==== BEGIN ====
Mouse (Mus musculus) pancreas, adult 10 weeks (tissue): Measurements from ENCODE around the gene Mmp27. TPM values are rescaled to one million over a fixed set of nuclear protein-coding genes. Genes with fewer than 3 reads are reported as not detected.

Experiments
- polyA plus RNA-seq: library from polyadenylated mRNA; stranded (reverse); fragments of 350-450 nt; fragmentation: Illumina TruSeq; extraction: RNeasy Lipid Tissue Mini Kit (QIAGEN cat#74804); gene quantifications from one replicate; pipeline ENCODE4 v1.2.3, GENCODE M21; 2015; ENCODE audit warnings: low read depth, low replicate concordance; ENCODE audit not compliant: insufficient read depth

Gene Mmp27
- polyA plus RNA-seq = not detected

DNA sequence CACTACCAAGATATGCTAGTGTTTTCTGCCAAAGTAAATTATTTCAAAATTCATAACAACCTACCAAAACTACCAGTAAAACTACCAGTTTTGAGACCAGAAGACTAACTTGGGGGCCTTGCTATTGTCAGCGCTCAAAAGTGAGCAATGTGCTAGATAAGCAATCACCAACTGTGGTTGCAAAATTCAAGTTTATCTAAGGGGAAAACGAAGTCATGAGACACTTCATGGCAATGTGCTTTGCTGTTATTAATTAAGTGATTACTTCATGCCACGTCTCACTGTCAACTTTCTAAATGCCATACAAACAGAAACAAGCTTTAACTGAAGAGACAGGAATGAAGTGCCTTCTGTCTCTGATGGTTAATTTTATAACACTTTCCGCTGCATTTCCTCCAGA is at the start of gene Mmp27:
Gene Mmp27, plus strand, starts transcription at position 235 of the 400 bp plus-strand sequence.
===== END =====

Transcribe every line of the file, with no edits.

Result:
Mouse (Mus musculus) pancreas, adult 10 weeks (tissue): Measurements from ENCODE around the gene Mmp27. TPM values are rescaled to one million over a fixed set of nuclear protein-coding genes. Genes with fewer than 3 reads are reported as not detected.

Experiments
- polyA plus RNA-seq: library from polyadenylated mRNA; stranded (reverse); fragments of 350-450 nt; fragmentation: Illumina TruSeq; extraction: RNeasy Lipid Tissue Mini Kit (QIAGEN cat#74804); gene quantifications from one replicate; pipeline ENCODE4 v1.2.3, GENCODE M21; 2015; ENCODE audit warnings: low read depth, low replicate concordance; ENCODE audit not compliant: insufficient read depth

Gene Mmp27
- polyA plus RNA-seq = not detected

DNA sequence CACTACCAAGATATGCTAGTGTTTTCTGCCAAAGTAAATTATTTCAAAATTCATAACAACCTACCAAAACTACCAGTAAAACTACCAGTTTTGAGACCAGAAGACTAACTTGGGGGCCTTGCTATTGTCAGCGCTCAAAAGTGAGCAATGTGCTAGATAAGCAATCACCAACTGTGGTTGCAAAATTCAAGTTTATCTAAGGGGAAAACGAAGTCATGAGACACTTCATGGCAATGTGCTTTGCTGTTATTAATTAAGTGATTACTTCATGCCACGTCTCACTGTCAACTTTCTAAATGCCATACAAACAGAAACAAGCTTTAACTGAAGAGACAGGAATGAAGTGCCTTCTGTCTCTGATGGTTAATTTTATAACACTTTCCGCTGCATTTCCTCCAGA is at the start of gene Mmp27:
Gene Mmp27, plus strand, starts transcription at position 235 of the 400 bp plus-strand sequence.